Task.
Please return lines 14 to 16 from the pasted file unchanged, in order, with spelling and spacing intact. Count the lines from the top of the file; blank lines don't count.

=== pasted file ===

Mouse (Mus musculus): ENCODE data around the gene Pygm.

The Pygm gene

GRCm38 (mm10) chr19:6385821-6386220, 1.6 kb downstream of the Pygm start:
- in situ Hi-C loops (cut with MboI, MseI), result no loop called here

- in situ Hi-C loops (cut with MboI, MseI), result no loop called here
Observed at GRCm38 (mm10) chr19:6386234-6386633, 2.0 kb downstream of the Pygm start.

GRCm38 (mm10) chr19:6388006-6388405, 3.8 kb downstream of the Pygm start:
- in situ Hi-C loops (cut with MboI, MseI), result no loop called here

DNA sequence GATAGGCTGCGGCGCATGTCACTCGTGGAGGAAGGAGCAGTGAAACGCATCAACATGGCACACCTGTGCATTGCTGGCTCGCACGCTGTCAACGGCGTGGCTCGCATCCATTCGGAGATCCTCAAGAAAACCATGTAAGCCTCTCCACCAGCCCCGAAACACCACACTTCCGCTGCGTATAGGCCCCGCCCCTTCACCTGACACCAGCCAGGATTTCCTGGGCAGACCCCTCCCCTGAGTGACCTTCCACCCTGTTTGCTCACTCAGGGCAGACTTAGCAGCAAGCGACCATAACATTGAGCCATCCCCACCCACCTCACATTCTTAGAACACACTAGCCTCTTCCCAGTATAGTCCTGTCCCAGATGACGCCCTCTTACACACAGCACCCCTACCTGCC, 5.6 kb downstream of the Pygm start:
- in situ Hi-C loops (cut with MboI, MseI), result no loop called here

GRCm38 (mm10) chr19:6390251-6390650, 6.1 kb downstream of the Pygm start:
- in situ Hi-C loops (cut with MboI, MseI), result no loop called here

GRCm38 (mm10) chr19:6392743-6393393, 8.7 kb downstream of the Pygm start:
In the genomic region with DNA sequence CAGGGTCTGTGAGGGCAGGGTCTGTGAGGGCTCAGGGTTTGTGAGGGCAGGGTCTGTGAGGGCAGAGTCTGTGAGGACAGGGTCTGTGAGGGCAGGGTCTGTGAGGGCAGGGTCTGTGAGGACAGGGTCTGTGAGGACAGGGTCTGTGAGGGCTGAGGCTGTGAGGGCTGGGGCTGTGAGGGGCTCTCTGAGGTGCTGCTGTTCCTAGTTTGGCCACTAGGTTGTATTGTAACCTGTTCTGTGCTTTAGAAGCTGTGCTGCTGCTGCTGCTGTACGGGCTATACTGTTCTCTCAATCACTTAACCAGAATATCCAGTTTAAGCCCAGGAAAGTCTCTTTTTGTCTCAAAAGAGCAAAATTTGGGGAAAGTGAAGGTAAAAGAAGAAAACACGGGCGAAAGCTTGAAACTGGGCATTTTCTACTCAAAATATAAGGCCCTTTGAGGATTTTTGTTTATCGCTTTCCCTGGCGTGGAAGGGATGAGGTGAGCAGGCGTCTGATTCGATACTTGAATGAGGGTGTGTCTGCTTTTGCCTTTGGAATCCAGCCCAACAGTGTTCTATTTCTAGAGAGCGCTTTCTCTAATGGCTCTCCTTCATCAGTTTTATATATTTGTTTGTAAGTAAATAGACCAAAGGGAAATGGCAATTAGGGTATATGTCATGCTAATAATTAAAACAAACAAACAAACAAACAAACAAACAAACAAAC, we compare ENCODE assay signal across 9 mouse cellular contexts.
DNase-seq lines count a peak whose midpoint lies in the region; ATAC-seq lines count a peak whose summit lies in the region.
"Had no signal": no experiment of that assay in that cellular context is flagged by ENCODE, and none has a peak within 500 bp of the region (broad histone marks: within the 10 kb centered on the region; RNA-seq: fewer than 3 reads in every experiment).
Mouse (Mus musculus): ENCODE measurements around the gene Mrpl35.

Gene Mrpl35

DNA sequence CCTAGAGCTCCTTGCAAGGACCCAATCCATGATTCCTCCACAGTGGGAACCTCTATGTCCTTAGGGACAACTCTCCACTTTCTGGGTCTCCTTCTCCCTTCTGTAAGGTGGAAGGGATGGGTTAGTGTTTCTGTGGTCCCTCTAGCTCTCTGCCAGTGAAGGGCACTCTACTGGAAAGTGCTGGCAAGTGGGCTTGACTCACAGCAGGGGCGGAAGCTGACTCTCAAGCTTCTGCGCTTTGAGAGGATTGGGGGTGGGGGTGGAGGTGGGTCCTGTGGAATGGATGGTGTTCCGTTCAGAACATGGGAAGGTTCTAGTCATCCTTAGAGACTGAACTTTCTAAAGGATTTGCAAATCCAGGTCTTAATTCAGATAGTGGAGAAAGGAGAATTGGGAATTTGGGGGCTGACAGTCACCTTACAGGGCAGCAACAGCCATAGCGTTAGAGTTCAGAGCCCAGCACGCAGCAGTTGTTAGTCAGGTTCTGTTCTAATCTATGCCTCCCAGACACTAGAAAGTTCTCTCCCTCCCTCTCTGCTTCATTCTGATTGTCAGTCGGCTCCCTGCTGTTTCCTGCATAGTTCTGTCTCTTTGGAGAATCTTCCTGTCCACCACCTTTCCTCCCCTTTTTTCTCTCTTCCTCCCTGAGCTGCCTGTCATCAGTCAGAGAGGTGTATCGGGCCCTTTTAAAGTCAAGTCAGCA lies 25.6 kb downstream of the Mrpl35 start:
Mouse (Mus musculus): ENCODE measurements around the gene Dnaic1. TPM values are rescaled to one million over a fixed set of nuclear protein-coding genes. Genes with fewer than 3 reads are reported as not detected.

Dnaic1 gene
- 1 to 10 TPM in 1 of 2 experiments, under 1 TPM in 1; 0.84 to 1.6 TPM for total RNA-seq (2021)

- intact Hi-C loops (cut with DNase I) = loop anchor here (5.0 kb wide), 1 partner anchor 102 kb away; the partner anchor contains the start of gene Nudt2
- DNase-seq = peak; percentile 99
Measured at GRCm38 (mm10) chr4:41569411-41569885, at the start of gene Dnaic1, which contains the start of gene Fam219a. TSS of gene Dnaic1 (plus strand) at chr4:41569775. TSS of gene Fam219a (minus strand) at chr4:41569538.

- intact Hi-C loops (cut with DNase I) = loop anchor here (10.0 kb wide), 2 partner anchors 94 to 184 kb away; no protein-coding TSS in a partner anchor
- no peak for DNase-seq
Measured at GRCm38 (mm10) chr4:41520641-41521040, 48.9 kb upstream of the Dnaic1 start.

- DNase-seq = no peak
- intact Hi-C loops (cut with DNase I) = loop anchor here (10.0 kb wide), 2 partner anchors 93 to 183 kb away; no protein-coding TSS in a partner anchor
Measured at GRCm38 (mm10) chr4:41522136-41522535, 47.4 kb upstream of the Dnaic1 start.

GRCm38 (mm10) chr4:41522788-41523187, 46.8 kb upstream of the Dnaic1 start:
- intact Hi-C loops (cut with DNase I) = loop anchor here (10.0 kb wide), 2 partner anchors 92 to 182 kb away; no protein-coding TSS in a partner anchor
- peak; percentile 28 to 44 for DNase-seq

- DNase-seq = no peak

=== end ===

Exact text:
In the genomic region with DNA sequence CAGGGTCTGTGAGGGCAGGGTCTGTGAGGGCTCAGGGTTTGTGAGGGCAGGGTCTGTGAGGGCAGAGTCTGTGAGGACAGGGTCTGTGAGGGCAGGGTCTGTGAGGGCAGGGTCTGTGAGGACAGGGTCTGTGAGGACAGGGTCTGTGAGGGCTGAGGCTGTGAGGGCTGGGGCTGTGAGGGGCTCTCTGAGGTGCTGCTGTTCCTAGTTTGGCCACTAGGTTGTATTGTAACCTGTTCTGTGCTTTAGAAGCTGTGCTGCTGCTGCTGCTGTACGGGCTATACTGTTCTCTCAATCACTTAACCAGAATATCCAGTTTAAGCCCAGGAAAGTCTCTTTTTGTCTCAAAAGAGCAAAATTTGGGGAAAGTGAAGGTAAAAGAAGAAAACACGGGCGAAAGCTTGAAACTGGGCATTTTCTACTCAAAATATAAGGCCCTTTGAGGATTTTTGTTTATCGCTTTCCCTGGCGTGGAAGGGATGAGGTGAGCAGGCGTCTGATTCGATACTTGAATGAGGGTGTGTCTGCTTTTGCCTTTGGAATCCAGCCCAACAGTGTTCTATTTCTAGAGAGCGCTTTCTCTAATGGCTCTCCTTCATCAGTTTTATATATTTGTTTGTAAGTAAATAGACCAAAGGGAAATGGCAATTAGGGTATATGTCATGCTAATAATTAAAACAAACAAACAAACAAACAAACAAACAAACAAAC, we compare ENCODE assay signal across 9 mouse cellular contexts.
DNase-seq lines count a peak whose midpoint lies in the region; ATAC-seq lines count a peak whose summit lies in the region.
"Had no signal": no experiment of that assay in that cellular context is flagged by ENCODE, and none has a peak within 500 bp of the region (broad histone marks: within the 10 kb centered on the region; RNA-seq: fewer than 3 reads in every experiment).